Not to winter even

Let the blow fall soon or late,
Let what will be o’er me;
Give the face of earth around,
And the road before me.
Wealth I ask not, hope nor love,
Nor a friend to know me;
All I ask, the heaven above
And the road below me.

W. B. Yeats, poets we like and live with – Politics by W.B.


220px-William_Butler_Yeats

 

 

Yeats has always been a favorite of what I call true poets. Luckily he was not beaten out of me in any school. Never had a Yeats exam. Although in university where I learned to love Shakespeare by being taught how too  read him, I was also exposed to Yeats in a more formal setting. But Yeats had come to me long before – O human child, Wandering Angus, Byzantium…. always on my fathers bookshelves or on the Clancy brother records. And at that early time in my relation ship with my now dearest partner – you know when signs, coincidence and such were so import to see if we really matched – I definitely   noticed my old friend, Yeats upon her bookshelves and took it for a good omen.

So while looking up Byzantium, I found this little gem – the last poem. Considered by some to be the last written before his death. I had never read before or if I did it faded long ago into the country not fit for old me. No matter why or how I’ll happily take it. Always wonderful to find a gem even if it might be simply  misplaced – still feels new to me.

My daughter is “doing” Sailing to Byzantium for her Leaving Cert exam.  She was happy when  I told her I’d bet her 100.00 that even they wouldn’t be able to kill it for her.

See that’s the thing about true poets, they are very subversive. not because they are radical or violent of shocking though they can be – its because they are the archetypal  human voice that always speaks to those with ears to hear and even those who don’t have such ears? It sounds kinda good to them too.  So a little gem from ol me to whoever you. Enjoy –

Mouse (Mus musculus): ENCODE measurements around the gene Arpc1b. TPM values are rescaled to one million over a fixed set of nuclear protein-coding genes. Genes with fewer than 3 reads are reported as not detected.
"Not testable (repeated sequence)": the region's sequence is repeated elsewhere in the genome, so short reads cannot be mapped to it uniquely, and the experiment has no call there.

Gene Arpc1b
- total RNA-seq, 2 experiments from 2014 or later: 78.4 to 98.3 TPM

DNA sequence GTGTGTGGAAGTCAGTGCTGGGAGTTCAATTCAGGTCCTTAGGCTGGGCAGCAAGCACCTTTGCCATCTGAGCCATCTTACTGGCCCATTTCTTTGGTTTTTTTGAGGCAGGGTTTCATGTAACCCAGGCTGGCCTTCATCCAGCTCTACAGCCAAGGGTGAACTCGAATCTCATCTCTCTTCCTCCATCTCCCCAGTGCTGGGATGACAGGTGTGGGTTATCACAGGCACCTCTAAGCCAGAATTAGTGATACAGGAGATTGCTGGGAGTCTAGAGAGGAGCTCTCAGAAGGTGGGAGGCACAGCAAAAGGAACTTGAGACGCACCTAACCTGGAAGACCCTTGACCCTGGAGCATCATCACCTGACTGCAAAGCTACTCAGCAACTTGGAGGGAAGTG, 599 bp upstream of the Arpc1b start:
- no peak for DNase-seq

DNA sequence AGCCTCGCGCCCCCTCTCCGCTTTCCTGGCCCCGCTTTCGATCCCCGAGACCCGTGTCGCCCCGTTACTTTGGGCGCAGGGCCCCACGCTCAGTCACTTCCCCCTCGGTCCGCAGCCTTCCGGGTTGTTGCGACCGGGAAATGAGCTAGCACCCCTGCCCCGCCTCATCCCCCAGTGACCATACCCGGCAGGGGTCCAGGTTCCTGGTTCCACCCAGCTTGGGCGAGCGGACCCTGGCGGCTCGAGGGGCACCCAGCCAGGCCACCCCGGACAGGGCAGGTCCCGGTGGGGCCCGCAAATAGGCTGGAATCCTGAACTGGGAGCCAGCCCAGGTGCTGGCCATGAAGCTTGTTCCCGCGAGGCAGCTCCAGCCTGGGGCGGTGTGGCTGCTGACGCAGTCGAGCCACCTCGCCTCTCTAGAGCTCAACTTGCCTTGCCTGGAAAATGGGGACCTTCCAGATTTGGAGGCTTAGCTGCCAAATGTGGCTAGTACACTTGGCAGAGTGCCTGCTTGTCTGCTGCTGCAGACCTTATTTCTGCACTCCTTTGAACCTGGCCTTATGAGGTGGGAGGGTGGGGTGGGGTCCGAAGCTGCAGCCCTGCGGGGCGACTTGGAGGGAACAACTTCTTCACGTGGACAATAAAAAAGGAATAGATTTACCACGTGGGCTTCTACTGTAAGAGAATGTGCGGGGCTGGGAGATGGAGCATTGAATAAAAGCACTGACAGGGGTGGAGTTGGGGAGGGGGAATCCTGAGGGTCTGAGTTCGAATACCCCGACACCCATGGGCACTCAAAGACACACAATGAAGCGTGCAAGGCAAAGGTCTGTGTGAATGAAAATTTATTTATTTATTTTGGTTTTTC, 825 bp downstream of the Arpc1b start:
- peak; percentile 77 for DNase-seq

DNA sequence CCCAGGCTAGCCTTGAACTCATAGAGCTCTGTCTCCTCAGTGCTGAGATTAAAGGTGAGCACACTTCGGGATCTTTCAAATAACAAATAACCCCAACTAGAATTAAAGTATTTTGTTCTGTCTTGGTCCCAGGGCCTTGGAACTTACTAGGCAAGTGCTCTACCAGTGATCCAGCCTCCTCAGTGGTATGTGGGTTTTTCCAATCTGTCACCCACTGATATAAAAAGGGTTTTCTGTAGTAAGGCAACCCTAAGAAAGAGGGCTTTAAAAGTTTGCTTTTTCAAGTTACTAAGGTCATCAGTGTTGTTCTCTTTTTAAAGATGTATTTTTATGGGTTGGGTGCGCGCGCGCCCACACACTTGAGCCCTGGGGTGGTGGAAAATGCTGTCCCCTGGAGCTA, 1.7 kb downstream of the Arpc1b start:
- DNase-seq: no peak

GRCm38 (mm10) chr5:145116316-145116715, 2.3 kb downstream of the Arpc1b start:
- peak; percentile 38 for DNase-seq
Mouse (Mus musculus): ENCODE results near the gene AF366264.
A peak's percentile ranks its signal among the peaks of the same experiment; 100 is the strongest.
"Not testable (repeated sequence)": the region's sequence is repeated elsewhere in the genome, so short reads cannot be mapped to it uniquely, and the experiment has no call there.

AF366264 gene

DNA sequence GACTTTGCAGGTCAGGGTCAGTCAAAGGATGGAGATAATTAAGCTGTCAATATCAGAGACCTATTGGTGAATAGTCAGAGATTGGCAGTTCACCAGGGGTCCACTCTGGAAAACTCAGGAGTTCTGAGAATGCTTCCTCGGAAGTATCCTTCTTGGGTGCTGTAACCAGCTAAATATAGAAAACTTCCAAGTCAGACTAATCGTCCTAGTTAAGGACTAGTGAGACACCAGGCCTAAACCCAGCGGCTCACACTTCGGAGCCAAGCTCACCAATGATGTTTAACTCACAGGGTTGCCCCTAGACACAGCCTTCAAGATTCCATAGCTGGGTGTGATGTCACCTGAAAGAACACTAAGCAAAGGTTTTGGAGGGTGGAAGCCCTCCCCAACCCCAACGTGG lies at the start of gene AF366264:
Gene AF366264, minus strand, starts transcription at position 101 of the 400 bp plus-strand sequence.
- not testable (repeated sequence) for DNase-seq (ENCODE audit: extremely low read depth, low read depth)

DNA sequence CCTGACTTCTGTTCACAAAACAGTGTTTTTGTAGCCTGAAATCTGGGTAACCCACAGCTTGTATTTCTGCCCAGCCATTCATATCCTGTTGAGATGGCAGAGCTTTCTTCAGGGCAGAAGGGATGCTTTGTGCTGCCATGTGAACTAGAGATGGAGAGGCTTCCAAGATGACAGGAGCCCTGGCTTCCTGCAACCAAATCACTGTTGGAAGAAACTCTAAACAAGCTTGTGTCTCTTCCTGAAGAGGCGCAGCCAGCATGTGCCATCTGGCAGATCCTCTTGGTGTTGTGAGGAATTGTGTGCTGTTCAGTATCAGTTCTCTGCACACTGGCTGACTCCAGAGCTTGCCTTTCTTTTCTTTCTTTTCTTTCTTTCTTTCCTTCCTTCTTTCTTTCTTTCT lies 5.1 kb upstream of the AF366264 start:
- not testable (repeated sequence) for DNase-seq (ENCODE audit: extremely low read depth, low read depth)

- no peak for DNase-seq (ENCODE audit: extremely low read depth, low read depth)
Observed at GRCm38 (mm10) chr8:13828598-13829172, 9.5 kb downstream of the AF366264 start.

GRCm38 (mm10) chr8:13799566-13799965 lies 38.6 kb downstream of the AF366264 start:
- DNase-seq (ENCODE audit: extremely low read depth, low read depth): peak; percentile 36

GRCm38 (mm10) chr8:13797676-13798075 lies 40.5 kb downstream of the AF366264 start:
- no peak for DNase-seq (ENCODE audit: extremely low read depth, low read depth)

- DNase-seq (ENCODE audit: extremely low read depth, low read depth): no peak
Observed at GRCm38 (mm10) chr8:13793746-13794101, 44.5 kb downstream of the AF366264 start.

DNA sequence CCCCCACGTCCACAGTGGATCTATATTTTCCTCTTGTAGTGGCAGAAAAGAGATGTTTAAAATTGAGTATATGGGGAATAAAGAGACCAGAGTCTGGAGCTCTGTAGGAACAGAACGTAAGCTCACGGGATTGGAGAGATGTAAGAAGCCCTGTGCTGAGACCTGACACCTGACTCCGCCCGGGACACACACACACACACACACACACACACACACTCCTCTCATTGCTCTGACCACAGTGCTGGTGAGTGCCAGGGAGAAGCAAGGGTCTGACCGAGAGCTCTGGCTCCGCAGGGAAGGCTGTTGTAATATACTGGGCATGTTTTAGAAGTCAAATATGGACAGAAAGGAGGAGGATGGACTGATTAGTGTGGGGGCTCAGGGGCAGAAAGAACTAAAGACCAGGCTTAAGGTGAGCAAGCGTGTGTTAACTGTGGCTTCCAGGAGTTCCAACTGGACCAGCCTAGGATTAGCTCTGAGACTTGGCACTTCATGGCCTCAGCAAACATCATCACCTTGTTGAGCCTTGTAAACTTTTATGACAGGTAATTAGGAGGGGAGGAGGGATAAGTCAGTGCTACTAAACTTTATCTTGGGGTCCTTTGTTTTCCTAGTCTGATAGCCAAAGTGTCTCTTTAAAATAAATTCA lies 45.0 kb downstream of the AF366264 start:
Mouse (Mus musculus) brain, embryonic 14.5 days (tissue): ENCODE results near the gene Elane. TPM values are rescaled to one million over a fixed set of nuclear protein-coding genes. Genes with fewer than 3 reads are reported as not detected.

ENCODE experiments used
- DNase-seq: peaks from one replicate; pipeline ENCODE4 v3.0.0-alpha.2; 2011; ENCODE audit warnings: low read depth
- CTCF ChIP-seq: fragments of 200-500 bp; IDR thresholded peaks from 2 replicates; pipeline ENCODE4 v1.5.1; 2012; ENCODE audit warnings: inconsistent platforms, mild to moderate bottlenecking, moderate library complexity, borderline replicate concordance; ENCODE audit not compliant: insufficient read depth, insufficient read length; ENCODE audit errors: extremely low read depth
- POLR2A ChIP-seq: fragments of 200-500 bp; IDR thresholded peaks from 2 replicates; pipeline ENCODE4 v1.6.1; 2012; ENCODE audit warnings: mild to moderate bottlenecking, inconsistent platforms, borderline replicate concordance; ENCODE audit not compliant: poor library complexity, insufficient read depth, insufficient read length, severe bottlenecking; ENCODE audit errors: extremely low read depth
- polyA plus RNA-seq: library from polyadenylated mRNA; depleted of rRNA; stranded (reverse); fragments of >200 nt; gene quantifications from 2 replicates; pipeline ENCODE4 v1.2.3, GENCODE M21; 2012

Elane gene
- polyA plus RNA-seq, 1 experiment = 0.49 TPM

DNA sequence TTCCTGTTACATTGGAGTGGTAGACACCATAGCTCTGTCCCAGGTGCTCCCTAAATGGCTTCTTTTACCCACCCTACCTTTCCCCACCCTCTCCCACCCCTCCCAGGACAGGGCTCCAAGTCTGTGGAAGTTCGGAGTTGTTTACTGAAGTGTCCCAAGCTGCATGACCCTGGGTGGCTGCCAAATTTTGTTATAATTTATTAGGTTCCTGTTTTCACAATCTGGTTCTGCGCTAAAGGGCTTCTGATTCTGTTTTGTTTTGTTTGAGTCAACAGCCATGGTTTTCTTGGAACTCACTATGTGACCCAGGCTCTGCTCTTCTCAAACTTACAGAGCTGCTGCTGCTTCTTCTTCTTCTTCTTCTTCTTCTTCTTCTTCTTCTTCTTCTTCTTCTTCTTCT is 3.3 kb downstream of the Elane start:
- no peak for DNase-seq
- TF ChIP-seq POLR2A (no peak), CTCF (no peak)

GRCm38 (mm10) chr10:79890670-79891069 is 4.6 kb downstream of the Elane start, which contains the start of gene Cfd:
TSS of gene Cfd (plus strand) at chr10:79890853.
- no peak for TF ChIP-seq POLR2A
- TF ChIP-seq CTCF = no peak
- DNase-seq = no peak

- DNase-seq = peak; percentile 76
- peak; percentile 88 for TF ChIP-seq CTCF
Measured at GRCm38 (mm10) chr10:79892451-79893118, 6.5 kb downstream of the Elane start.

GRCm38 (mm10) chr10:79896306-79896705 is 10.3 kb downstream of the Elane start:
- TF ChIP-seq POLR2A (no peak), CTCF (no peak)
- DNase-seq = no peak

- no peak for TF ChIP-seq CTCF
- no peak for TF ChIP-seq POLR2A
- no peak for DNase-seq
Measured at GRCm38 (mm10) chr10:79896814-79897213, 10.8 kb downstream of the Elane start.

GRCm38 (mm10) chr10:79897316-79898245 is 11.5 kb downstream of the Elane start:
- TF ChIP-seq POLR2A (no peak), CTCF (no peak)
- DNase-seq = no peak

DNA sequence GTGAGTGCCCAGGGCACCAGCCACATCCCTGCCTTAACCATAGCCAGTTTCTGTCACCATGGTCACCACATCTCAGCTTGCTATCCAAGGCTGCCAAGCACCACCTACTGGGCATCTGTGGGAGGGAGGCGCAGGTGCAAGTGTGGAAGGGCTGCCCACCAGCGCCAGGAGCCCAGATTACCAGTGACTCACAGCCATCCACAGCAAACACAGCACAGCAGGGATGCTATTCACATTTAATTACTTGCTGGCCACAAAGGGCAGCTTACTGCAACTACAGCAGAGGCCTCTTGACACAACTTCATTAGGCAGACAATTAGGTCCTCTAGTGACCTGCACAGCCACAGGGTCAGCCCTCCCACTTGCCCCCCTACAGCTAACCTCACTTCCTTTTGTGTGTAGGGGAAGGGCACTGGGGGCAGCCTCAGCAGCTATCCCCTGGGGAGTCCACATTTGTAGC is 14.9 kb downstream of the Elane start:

Politics

By William Butler Yeats 

‘In our time the destiny of man presents its meanings in political terms.’
THOMAS MANN.

How can I, that girl standing there,
My attention fix
On Roman or on Russian
Or on Spanish politics,
Yet here’s a travelled man that knows
What he talks about,
And there’s a politician
That has both read and thought,
And maybe what they say is true
Of war and war’s alarms,
But O that I were young again
And held her in my arms.
220px-William_Butler_Yeats

http://www.poetryfoundation.org/poem/249168

W. B. Yeats, “Politics” from Last Poems (1938-1939). Copyright © 1939 by W. B. Yeats.  Reprinted by permission of Scribner (Simon & Schuster, Inc.).

https://en.wikipedia.org/wiki/Politics_%28poem%29

“Politics” is a poem by Irish poet William Butler Yeats written on May 24, 1938. It was composed during the time of the Spanish Civil War as well as during the pre-war period of Adolf Hitler‘s Third Reich in Germany. The poem hints at the political situations of Rome (or Italy), Russia, and Spain, but ultimately discusses topics more relevant to private human interaction rather than public, or political situations